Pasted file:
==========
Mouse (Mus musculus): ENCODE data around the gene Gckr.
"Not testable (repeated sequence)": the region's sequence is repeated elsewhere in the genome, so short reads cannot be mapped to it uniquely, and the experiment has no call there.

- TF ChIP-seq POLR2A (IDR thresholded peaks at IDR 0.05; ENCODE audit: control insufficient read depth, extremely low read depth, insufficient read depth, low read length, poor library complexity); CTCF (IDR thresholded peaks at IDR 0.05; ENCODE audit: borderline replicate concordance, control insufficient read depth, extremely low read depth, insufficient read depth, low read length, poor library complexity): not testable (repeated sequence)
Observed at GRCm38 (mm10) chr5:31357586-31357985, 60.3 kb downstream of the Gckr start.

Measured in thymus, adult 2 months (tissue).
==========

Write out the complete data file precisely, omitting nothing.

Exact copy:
Mouse (Mus musculus): ENCODE data around the gene Gckr.
"Not testable (repeated sequence)": the region's sequence is repeated elsewhere in the genome, so short reads cannot be mapped to it uniquely, and the experiment has no call there.

- TF ChIP-seq POLR2A (IDR thresholded peaks at IDR 0.05; ENCODE audit: control insufficient read depth, extremely low read depth, insufficient read depth, low read length, poor library complexity); CTCF (IDR thresholded peaks at IDR 0.05; ENCODE audit: borderline replicate concordance, control insufficient read depth, extremely low read depth, insufficient read depth, low read length, poor library complexity): not testable (repeated sequence)
Observed at GRCm38 (mm10) chr5:31357586-31357985, 60.3 kb downstream of the Gckr start.

Measured in thymus, adult 2 months (tissue).